With the body trimmed to shape, tie in the legs. Common leg materials include natural hen pheasant and ringneck pheasant tail fibres or dyed mallard flank, teal or gadwall. The legs should flow down the sides, tips even with the end of the body. With the legs in place form a triangular shaped spun and clipped deer hair head to complete the fly. Pinching the legs alongside the body and exercising a level of care when trimming the head ensures you don’t accidently amputate the legs.
A cross section of Gomphus patterns in sizes #8 and #10 is a must for any stillwater fly box. Especially when dragon nymphs are on the move when they migrate towards shore to crawl out and emerge; when prospecting new waters and during the summer and fall months.
Gomphus Designed by Jim Crawford
Hook: 2xl Nymph Thread: 6/0 or 140 Denier, Grey, Olive, or Tan Body: Deer Body Hair, Natural or Dyed Spun and Clipped to Shape Legs: Hen Pheasant, Cock Pheasant or Mallard Flank Fibers Head: Deer Body Hair, Natural or Dyed, Spun and Clipped to Shape
Cover the rear ¾ of the hook shank with tying thread. Keeping the front quarter of the shank bare provides a proportional goal post to ensure enough room remains, after forming the body, to build the head. Trim a pencil diameter-sized clump of deer hair from the hide. Remove the underfur and short fibres. Trim the tips of the prepared deer hair clump. Lay the prepared and trimmed clump across the shank on a 45 degree angle. Place two loose controlled wraps of thread around the deer hair. As you make the third wrap begin increasing thread pressure. As the hair begins to flare, release the deer hair so it spins around the shank. Continue winding the tying thread in approximately the same spot through the deer hair as it spins around the shank. Once the deer hair stops spinning, add a few more wraps for added security.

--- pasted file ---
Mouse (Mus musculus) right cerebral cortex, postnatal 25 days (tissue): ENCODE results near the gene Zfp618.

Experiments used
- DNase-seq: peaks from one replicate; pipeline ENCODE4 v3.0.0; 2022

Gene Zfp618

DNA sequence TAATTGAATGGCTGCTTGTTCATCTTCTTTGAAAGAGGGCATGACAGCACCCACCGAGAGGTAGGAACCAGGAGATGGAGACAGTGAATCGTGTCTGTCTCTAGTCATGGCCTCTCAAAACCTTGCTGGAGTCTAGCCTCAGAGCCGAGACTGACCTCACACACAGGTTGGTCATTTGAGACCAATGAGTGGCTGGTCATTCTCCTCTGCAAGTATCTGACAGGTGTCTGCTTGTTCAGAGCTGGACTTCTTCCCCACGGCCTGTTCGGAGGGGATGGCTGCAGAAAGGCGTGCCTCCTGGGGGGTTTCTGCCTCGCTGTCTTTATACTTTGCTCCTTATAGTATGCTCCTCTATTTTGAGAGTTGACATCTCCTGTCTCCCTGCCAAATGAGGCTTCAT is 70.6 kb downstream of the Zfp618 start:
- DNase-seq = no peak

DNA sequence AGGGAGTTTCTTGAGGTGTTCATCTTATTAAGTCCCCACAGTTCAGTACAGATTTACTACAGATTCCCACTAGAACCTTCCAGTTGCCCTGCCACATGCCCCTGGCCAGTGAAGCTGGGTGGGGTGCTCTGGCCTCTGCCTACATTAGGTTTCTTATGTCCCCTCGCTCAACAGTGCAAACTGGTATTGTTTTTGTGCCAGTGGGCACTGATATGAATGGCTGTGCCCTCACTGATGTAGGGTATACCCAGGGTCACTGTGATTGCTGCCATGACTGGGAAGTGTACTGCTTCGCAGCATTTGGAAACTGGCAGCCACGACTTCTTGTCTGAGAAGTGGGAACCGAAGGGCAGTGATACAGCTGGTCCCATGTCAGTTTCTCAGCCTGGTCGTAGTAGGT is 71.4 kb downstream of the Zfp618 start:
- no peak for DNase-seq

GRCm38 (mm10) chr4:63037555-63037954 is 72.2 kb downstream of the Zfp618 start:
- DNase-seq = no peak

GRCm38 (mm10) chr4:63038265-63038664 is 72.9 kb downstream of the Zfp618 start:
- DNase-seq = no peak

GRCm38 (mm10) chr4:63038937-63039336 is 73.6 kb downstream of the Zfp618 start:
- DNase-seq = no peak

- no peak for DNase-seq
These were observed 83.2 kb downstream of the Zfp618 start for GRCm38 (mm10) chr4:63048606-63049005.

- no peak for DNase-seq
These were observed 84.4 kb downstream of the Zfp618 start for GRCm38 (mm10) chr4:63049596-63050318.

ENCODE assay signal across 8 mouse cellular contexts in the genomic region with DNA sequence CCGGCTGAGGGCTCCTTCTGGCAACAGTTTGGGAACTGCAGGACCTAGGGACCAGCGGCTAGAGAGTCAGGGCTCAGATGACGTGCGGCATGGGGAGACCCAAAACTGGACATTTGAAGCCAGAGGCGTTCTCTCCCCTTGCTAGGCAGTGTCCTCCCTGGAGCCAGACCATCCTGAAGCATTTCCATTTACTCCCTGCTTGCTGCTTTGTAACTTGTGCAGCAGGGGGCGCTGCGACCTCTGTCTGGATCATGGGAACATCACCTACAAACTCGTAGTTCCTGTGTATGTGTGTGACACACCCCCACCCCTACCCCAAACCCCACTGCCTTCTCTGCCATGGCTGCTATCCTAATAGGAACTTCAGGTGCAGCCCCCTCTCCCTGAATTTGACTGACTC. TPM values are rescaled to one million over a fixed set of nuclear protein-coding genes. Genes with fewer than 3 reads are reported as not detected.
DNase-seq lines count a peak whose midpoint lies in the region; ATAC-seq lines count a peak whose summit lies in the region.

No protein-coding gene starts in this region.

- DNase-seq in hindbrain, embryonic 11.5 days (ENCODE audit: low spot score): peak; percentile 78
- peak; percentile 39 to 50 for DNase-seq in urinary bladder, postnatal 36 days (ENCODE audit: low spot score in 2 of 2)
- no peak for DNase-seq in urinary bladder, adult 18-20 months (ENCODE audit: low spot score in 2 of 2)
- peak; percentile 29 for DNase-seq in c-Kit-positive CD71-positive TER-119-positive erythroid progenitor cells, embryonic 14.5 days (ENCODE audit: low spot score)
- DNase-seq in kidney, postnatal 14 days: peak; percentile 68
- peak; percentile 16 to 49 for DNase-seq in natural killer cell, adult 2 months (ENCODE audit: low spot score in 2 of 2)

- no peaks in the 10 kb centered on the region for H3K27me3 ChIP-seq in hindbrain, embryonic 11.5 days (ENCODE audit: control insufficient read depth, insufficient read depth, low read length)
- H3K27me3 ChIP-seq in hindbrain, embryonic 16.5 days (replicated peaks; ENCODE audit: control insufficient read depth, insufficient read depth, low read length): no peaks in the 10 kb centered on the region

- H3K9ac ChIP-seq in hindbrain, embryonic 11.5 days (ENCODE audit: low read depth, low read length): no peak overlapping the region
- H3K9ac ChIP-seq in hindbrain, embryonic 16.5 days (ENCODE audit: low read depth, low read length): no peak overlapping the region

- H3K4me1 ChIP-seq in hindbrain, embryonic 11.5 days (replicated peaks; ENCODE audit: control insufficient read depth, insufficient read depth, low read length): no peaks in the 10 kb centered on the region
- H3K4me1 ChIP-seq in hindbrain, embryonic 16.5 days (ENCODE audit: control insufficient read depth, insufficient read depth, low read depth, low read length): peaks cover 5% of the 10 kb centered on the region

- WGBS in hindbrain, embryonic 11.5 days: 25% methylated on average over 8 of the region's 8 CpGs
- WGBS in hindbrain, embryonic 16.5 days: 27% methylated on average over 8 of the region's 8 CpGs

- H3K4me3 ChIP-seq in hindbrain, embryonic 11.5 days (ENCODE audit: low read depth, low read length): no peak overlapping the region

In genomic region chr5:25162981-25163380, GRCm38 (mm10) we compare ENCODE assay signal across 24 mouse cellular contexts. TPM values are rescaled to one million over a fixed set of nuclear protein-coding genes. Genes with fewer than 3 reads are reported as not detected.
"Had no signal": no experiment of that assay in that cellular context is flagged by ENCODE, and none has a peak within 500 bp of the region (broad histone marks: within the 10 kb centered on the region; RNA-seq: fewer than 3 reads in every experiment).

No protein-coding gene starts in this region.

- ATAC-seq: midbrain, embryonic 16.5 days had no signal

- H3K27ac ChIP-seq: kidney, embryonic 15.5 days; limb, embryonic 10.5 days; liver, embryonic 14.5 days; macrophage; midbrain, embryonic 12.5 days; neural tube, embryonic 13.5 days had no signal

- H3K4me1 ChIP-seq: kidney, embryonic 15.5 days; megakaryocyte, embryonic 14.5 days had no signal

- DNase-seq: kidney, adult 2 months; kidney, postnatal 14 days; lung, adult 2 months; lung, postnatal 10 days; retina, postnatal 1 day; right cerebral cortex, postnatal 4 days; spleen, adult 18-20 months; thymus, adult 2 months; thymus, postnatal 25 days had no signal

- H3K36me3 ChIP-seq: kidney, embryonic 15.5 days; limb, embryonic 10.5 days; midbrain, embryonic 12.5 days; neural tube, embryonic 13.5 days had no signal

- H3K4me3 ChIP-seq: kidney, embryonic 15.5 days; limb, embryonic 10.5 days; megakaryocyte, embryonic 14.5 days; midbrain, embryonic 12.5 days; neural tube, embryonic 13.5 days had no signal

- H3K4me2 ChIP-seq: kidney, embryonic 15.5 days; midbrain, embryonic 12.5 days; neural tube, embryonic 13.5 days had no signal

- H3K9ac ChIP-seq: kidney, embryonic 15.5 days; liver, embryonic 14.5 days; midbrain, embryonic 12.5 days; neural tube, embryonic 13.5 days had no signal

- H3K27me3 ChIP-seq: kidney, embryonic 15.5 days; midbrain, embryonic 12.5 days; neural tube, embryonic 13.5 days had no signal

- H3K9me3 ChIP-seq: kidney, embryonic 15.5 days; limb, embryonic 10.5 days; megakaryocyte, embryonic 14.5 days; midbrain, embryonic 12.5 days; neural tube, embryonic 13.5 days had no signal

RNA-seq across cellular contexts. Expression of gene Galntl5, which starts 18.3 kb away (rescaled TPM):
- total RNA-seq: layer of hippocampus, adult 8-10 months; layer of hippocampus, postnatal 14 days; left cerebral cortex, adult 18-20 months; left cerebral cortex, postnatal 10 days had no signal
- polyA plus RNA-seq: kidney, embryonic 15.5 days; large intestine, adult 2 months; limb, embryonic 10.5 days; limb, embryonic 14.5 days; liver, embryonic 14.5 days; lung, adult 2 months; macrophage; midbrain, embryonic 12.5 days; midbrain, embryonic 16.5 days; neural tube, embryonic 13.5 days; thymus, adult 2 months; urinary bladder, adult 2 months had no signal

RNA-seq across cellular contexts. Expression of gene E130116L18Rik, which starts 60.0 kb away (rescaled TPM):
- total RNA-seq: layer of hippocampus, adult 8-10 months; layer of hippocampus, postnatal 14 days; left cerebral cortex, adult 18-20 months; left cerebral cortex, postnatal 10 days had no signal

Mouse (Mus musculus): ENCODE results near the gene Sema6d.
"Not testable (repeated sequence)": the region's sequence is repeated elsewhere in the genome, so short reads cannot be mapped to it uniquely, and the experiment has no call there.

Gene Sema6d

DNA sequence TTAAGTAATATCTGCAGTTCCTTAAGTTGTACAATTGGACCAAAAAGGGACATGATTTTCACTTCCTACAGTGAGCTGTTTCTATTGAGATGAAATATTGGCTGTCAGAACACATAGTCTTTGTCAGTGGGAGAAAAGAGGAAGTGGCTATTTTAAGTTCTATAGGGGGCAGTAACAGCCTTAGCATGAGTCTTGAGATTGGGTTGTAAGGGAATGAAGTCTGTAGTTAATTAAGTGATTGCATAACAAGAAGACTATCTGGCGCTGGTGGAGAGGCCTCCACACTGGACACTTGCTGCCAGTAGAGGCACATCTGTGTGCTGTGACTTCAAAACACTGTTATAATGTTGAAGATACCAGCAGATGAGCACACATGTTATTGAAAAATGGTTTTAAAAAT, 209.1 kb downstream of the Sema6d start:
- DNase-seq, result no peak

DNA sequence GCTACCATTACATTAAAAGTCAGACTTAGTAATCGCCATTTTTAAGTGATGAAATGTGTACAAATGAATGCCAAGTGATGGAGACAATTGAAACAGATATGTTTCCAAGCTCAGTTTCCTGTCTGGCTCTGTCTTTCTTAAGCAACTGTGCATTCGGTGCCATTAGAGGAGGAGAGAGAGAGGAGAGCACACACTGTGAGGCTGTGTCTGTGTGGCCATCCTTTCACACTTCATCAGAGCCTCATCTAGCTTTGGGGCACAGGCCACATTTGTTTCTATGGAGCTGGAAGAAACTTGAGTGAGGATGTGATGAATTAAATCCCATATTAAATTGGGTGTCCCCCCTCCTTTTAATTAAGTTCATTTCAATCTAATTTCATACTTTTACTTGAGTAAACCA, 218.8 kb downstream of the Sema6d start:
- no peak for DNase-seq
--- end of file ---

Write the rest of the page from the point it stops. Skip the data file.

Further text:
Prepare a second clump of deer body hair. Spin it onto the shank in front of the first clump. Once the second clump is secure use your thumb and forefinger or a hair packer to push and pack the two clumps together. Support the rear of the first clump so you don’t accidently push the deer hair back out of position. A tight well packed body provides buoyancy keeping the fly off the bottom reducing the risk of snagging or fouling.
Continue forming the body by spinning pencil diameter sized clumps of deer hair onto the hook until the rear three quarters of the shank is covered. Remember to pack the spun deer body hair tight together after each clump to form a dense buoyant body.
Trim the body flush, both the top and bottom. Make sure the hook gap is unobstructed by the body so the finished fly can successfully hook fish. Body trimming can be done either in or out of the vise.
Shape the body by trimming the sides to a curved shape, mimicking the natural profile of a Sprawler nymph. Curved scissors are an asset when shaping the body.
Tie in two sets of legs, six to eight fibres per set, just in front of the body so they trail down the sides, tips even with the end of the body.
Form the head by spinning one to two clumps of deer hair, as space allows, over the front quarter of the shank. Push and pack the hair back tight against the body and legs. Build a neat head whip finish and apply head cement.
As with the body, trim the head flush top and bottom. Trim the sides so the head is somewhat square across the front and angles back to the body in a somewhat triangular shape similar to the natural nymph. Use care when trimming to avoid accidently removing some or all of the legs.